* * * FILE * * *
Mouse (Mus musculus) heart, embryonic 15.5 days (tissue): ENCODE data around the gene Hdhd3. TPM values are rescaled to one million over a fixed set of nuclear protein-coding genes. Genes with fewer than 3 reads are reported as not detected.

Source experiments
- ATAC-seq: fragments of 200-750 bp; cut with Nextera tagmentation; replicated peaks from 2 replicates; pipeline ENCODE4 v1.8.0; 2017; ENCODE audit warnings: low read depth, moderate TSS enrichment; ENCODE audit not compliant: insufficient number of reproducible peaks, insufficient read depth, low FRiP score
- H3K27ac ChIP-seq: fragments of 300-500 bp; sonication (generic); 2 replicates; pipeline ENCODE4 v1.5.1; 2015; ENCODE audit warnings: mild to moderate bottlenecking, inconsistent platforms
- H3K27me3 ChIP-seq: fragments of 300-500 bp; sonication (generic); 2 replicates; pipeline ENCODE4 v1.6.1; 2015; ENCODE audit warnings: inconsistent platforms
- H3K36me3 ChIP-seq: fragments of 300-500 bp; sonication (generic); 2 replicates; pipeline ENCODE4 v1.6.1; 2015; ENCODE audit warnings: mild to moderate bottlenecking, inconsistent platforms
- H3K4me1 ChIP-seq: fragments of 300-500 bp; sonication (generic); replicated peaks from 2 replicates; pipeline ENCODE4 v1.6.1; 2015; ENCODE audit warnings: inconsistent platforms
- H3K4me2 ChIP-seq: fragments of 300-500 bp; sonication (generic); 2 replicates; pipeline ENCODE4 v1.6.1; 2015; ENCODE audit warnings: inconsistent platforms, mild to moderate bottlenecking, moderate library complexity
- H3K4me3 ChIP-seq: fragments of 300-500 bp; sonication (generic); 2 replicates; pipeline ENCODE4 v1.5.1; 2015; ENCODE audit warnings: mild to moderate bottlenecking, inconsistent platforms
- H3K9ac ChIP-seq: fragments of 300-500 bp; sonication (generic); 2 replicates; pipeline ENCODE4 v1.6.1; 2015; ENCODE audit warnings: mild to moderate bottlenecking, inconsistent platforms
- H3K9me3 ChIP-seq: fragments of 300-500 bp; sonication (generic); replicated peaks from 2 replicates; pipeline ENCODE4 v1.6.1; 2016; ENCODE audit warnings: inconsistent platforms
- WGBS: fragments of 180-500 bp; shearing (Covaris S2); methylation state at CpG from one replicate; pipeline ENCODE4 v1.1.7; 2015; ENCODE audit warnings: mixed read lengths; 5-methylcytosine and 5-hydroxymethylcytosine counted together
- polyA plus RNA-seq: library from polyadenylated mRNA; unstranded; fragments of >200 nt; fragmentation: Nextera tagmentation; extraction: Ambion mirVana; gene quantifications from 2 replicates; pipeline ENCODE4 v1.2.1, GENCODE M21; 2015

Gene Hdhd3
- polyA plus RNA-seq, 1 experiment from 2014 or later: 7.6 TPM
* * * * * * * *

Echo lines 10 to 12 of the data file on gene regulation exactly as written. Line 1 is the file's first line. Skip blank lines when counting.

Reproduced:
- H3K9ac ChIP-seq: fragments of 300-500 bp; sonication (generic); 2 replicates; pipeline ENCODE4 v1.6.1; 2015; ENCODE audit warnings: mild to moderate bottlenecking, inconsistent platforms
- H3K9me3 ChIP-seq: fragments of 300-500 bp; sonication (generic); replicated peaks from 2 replicates; pipeline ENCODE4 v1.6.1; 2016; ENCODE audit warnings: inconsistent platforms
- WGBS: fragments of 180-500 bp; shearing (Covaris S2); methylation state at CpG from one replicate; pipeline ENCODE4 v1.1.7; 2015; ENCODE audit warnings: mixed read lengths; 5-methylcytosine and 5-hydroxymethylcytosine counted together